For an event director, this means you might have several of these 30-minute check-ins, but you’ll learn an enormous amount that will help keep everything on schedule. It will also help you stay proactive rather than reactive.
Also, also send and use an agenda for these check-ins. It might seem overly formal but it helps keep these calls on track as well as clearly highlights what you (and the team on the call) wants to chat about. Finally, it gives a record to check back to in case someone has to miss the call or just wants to see what you said previously.
What’s a sample agenda for the check-in look like?
- What’s the priority for this week?
- What’s not a priority this week? What should we not get distracted by?
- Looking over last week, what could we improve?
- What are any roadblocks in front of us this week?
To recap: Prioritize the projects that you and the team must get done this week. Ensure everyone has one goal to complete by the end of the week, no matter what.
Review everything you’re working toward as a team to understand who is the lead on certain projects, and who is in supporting roles. This is helpful because everyone knows the amount of work expected from them, giving them their chance to speak up if they think it’s too much or too little, which helps everyone understand exactly how they’ll contribute to meeting your collective deadlines.
Plan how you’ll work together as a team to keep each other accountable for meeting your deadlines. Meet daily through Slack or a collaboration tool to talk through progress and roadblocks that may prevent you from meeting your deadlines, and figure out a solution.
4. Set Smaller Deadlines Within Your Large Deadline
Each week in an event cycle can be wildly different. However, you’ve likely done a version of the event(s) you’re working on before. Remember to create and use task templates can be a huge lifesaver for you, especially since your team can be “brand new” (new volunteers, conference planning committee members, or even new staff) event by event.
By having these templates, you have a set list of what needs to be done each week. This allows you to rely on checklists built using history to help everyone working on the project know the steps they need to complete in order to help you execute the big and small milestones and deadlines on time and under budget.
Within your templates and checklists, you can use these tips to break down your bigger deadlines into smaller ones:
- Look at the big picture and draw a road map of exactly what you need to do.
- Separate tasks based on who needs to complete them.
- Create an outline labeling what needs to be done and by when.
- Ask yourself what needs to be done in order? What can be done whenever?
- Delegate tasks based on who needs to do what, and then fill the gaps with tasks that can be done whenever.
Use templates, checklists, and standard operating procedures to get projects done right, and done on time.
5. Build In Time
Write down all the tasks you need to be done and when you need them done by. Then, give each of these due dates a day or two of just in case room before they are actually due so you don’t set you and your team up for failure. This allows time to make needed changes, or even finish your work ahead of schedule.
Deadlines give you the opportunity to beat the rush. It also gives you a great way to continue to be proactive, rather than reactive to the stuff that inevitably will happen that you cannot control.
And there is always going to be so much you cannot control.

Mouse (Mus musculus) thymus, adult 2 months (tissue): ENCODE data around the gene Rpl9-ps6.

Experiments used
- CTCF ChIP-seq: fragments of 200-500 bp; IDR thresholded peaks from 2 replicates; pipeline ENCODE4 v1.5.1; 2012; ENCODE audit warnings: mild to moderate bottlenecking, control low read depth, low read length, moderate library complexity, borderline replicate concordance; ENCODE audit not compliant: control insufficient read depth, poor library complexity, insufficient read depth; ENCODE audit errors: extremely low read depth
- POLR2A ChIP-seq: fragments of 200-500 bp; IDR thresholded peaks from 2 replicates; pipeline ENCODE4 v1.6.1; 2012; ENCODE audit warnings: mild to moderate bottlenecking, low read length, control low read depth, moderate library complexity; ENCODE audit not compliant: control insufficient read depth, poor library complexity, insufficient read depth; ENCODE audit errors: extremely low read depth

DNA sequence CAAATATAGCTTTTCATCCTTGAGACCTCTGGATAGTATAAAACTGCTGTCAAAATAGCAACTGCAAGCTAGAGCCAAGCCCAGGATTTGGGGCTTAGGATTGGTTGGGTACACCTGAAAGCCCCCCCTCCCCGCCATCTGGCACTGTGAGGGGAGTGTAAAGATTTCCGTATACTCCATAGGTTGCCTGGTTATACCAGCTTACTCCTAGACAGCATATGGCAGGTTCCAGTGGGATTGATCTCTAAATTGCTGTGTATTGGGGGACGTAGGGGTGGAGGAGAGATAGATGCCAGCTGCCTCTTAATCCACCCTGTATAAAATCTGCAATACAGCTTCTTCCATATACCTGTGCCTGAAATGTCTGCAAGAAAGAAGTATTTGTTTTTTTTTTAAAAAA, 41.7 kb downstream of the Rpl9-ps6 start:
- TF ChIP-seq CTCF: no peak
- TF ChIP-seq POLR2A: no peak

So, control what you can, when you can, and be that much better prepared for the wild cards.
6. Remember Even Great Event Teams Need to Sleep
One of my favorite pieces of advice for event planning is that “Anything can be solved with a little bit of time, sleep, and food.”
In other words, take care of yourself. Take care of your team. Don’t forget, event management is a marathon, not a sprint. Twenty-six miles is a long road to travel. Be careful you don’t burn out on mile three or five.
Many event managers struggle with this daily. We want to help everyone, do more, and be busy. We know that we have the skills to do the thing. To sit in on that rehearsal, that meeting, that site visit…
But since cloning technology is still a bit dodgy, unfortunately, you’re going to have to relinquish a bit of the control.
Tell yourself (and your team, especially new managers and overzealous volunteers), we have to work on this one together. Walk and talk the valuable lesson of delegation.
Trust your team. After all, you trained them. Trust people’s intentions. After all, most people usually want to do what’s right, what’s effective, and just need a bit of positive encouragement to follow through.
And trust me on the sleeping and eating. Ain’t nobody going to win at deadlines or events when you’re hangry and over-tired.
Everyone has 24 hours in a day; there are limitations to what can be done and what can be done well. You know your strengths and weaknesses, look at what is on your plate for the week and go from there.
Make it a point to write a mock schedule of everything that needs to be finished for the week.
Do this first thing Monday morning. Schedule in any meetings you have, and appointments or reasons you won’t be in the office and make sure you leave time for sleep (seriously).
University President Dr. Nido Qubein literally plans out what he’ll do each day to keep himself on task by blocking his calendar in 15-minute increments per day. It helps him learn how much time certain projects really take to help him use his time even more efficiently for future projects.
While you might not go to this extreme, it’s a great example of knowing exactly how much free time you have in the day and week, while keeping you accountable for meeting your personal deadlines, and helping you improve your time management skills.
This way, when someone comes to you with a new project or idea, you can look at your schedule and realistically know if you can fit one more thing on your plate or not. This way, you save yourself the stress and hassle of overdoing it.
7. Don’t Be Afraid To Delegate Tasks